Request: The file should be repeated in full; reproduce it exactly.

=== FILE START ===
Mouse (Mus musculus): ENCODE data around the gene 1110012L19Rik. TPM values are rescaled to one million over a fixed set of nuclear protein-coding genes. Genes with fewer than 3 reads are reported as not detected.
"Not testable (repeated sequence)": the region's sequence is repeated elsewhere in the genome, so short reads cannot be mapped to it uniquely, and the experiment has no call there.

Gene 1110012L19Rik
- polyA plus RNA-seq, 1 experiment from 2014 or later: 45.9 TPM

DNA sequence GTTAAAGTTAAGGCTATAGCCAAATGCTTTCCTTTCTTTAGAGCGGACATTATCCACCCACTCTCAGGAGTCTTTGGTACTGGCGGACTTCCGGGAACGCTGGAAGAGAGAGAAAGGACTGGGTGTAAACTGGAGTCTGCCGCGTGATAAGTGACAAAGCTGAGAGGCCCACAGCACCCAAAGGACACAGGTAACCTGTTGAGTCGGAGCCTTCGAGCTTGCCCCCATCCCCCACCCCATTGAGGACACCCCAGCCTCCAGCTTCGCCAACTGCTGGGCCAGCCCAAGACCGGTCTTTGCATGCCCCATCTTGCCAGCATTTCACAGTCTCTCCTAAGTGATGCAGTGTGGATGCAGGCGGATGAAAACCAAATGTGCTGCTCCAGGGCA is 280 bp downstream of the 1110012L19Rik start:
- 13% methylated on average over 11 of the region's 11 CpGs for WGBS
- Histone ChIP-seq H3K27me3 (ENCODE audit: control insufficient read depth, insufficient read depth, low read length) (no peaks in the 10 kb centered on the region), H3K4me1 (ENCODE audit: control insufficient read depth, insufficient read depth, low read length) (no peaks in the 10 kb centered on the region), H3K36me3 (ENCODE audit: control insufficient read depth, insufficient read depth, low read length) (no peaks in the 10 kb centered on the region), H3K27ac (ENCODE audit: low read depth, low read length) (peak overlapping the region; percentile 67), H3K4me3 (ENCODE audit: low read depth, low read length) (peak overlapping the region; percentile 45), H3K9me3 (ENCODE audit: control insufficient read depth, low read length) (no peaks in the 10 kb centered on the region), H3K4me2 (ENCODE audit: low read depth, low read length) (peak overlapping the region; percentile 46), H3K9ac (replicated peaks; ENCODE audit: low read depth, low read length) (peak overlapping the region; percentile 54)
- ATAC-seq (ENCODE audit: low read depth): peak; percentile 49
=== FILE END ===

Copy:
Mouse (Mus musculus): ENCODE data around the gene 1110012L19Rik. TPM values are rescaled to one million over a fixed set of nuclear protein-coding genes. Genes with fewer than 3 reads are reported as not detected.
"Not testable (repeated sequence)": the region's sequence is repeated elsewhere in the genome, so short reads cannot be mapped to it uniquely, and the experiment has no call there.

Gene 1110012L19Rik
- polyA plus RNA-seq, 1 experiment from 2014 or later: 45.9 TPM

DNA sequence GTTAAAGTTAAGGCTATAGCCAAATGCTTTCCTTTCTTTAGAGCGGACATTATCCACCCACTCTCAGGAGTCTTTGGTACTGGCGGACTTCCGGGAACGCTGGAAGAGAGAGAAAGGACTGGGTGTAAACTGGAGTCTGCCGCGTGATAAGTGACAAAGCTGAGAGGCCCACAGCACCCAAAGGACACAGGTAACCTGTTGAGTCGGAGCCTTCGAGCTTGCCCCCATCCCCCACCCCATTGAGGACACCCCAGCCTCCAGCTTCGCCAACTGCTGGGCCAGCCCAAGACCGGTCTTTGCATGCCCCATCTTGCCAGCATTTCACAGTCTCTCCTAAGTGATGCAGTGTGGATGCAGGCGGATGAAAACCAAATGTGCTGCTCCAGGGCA is 280 bp downstream of the 1110012L19Rik start:
- 13% methylated on average over 11 of the region's 11 CpGs for WGBS
- Histone ChIP-seq H3K27me3 (ENCODE audit: control insufficient read depth, insufficient read depth, low read length) (no peaks in the 10 kb centered on the region), H3K4me1 (ENCODE audit: control insufficient read depth, insufficient read depth, low read length) (no peaks in the 10 kb centered on the region), H3K36me3 (ENCODE audit: control insufficient read depth, insufficient read depth, low read length) (no peaks in the 10 kb centered on the region), H3K27ac (ENCODE audit: low read depth, low read length) (peak overlapping the region; percentile 67), H3K4me3 (ENCODE audit: low read depth, low read length) (peak overlapping the region; percentile 45), H3K9me3 (ENCODE audit: control insufficient read depth, low read length) (no peaks in the 10 kb centered on the region), H3K4me2 (ENCODE audit: low read depth, low read length) (peak overlapping the region; percentile 46), H3K9ac (replicated peaks; ENCODE audit: low read depth, low read length) (peak overlapping the region; percentile 54)
- ATAC-seq (ENCODE audit: low read depth): peak; percentile 49